Who doesn’t love a good night’s sleep? It doesn’t matter whether you’ve had a busy day or a relaxing day. Getting a full night of restful sleep is really important for maintaining a good mood, staying focused at work or school, and just being healthy.
Sleep is when your body regenerates itself, and when we miss even a little sleep, it can quickly cause problems with our emotional and physical well-being. Unfortunately, nighttime hip pain can throw a crimp into your sleeping routine. If you’re dealing with bedtime pain in or around your hips, here’s what you should know.
How Common is Hip Pain at Night?
You might think hip pain is a lot more common during the day. After all, that’s when your hips get the most movement. But the fact is, hip pain at night only is pretty common too. To some degree, whether you have hip pain at night depends on what’s causing your pain to begin with. Osteoarthritis is one of the most common causes of hip pain and stiffness, and unfortunately, those symptoms can follow you around all day and all night. Muscle strains and hip bursitis — inflammation of tiny fluid sacs in the joint — are other typical causes of hip pain.
Those sorts of pain tend to be more common during the day when you’re bearing weight on your hips or using them for movement. Outer hip pain tends to be related to muscles, tendons and ligaments. Like arthritis, these symptoms are nearly as likely to occur at night as during the day. The important thing to remember is that no matter what’s causing your hip pain and when it occurs, it needs to be evaluated. Having your hip pain properly diagnosed is the first step toward getting relief. Plus, early evaluation and treatment can prevent underlying problems from getting worse.
How Can I Relieve my Nighttime Hip Pain?
Some types of hip pain benefit from a little gentle exercise and stretching during the day. Does your job require a lot of sitting or standing? If so, you might be more prone to pain in your lower back and hips. The same is true if you’re really physically active, and using your legs and hips to exercise often. If you are normally sedentary and begin to exercise frequently, this can be a cause of sudden hip pain. We recommend gradually easing into an exercise program, allowing your hips and joint to follow suit. Gentle stretching loosens stiff muscles and improves circulation in the area so you’re more comfortable while you sleep.
If nighttime hip pain is common, consider taking a pain reliever before bed. A warm bath or shower or a deep massage are other options worth considering, especially if your pain is related to muscles and other soft tissues. You might benefit from a heating pad or an ice pack, depending on the underlying cause of your pain.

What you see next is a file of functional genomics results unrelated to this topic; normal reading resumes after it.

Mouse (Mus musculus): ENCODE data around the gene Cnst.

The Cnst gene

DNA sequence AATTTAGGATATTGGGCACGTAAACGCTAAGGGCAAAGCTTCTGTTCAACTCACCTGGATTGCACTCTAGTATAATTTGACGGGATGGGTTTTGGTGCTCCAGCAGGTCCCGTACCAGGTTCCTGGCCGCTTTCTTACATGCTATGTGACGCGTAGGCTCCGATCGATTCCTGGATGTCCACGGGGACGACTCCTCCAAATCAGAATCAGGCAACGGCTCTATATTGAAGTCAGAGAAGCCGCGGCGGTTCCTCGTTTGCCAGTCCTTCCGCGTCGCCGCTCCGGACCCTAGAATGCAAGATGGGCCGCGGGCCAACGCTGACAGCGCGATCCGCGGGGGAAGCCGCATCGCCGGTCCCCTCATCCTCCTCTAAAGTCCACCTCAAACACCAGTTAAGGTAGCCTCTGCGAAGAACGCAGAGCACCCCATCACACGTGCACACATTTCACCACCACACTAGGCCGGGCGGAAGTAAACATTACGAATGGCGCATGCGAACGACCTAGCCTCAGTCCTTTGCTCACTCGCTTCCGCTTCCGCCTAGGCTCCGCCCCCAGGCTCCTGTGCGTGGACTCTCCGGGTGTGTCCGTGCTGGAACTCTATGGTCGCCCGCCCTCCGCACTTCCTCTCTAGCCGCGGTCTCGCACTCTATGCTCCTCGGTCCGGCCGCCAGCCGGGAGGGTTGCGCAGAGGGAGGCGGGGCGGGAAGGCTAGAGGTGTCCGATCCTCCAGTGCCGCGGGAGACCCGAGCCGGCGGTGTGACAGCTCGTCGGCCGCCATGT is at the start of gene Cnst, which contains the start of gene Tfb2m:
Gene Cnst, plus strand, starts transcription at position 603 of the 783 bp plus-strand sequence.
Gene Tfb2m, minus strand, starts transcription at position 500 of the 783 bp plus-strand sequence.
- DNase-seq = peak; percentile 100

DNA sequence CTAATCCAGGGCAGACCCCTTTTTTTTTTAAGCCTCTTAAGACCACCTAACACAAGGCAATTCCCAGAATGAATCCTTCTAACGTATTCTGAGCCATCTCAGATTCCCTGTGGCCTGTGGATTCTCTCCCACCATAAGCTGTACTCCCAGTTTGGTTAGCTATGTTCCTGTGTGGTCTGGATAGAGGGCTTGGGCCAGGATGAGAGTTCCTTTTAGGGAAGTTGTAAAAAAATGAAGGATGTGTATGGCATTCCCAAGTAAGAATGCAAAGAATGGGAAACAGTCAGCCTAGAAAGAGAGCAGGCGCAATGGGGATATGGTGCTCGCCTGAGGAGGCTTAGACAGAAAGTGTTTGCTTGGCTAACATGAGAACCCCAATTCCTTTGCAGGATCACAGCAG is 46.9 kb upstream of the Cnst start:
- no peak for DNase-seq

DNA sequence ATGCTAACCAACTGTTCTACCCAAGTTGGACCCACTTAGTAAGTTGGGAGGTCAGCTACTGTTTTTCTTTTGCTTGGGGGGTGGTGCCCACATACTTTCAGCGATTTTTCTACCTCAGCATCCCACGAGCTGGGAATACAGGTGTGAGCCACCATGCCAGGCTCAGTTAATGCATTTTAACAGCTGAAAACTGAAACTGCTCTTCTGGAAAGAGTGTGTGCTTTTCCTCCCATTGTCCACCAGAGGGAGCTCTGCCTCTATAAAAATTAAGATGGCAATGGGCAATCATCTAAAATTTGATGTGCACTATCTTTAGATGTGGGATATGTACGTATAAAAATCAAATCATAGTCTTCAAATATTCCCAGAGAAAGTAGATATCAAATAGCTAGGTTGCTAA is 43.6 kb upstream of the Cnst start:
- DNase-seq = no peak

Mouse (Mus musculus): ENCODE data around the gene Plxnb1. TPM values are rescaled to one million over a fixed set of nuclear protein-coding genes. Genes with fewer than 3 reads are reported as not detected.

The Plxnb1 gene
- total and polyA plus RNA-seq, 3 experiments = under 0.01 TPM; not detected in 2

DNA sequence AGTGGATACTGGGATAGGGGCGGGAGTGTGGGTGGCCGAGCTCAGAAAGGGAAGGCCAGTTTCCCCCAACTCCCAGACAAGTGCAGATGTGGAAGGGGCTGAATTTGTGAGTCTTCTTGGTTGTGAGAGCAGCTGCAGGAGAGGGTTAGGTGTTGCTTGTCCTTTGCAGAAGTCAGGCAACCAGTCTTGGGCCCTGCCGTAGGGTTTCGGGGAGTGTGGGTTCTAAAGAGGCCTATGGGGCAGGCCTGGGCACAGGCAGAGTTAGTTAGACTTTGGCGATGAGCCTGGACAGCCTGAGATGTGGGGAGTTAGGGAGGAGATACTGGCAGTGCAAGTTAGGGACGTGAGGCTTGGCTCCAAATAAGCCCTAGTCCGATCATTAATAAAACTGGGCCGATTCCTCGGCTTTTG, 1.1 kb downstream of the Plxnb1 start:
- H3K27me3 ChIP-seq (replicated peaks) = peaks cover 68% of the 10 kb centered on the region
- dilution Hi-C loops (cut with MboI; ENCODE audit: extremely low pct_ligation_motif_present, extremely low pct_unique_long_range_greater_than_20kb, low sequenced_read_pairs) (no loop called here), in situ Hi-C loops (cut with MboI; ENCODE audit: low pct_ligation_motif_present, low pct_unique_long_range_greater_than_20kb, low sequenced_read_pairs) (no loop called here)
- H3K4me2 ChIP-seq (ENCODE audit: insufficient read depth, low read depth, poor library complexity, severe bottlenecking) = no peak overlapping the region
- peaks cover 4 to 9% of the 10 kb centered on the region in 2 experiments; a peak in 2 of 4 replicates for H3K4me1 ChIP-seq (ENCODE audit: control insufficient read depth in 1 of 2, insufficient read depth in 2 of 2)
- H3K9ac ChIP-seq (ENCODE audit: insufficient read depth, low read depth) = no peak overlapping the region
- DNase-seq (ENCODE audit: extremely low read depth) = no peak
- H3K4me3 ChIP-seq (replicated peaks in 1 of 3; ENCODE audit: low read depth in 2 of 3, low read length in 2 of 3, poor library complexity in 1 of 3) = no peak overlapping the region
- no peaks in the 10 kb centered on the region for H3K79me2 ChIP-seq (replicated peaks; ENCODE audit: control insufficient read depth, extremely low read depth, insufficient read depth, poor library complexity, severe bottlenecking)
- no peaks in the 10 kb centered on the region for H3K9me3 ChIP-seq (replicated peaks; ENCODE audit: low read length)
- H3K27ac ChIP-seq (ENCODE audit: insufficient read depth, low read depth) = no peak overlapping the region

For some types of chronic pain, Dr. Van Thiel might recommend physical therapy. Hip joint injections are another option, especially if pain relievers and therapy aren’t working.
Hip pain is often related to lower back pain. If you’re a back-sleeper, try putting a pillow under your knees to slightly bend them. Often, that’s all it takes to adjust the lower-back strain that causes bedtime hip pain. Adding a mattress topper or springing for an entirely new mattress might also help.
Why do my Hips Hurt When Sleeping on my Side?
Most people sleep on their sides and if you have hip pain, it can really make it hard to snuggle in and get some restful Zs. Sleeping on your side can cause hip pain in a couple of ways. The first reason is obvious: When you sleep on your side, you put a lot of direct pressure on the hip joint. Often, that’s enough to cause hip pain, even if you don’t have really noticeable symptoms during the day. But you can also have pain in the opposite hip — the one you’re not lying on. That type of pain occurs when the opposite hip drifts forward, pulling on the joint and straining it.
You can try relieving pain by sleeping on your back. But for most people, changing sleeping positions is no easy task. Another solution is to use a hip pillow for side sleepers. Typically, the pillow is placed between the legs to keep hips in a more normal position while lying down. If it’s the “bottom” hip that’s hurting, try putting the pillow behind your back and leaning back slightly against it to relieve that direct pressure on the joint.
Real Hip Pain Relief Needs a Custom Solution.
Hip pain is no fun, no matter what time of day it occurs. The first step toward feeling better is having your pain evaluated. A well-recognized orthopedic surgeon in Rockford, Elgin, and throughout Chicagoland, Dr. Van Thiel uses state-of-the-art approaches to diagnose the cause of hip pain, so every patient can get the best care and the fastest relief. To find out what’s causing your nighttime hip pain, schedule an office visit today.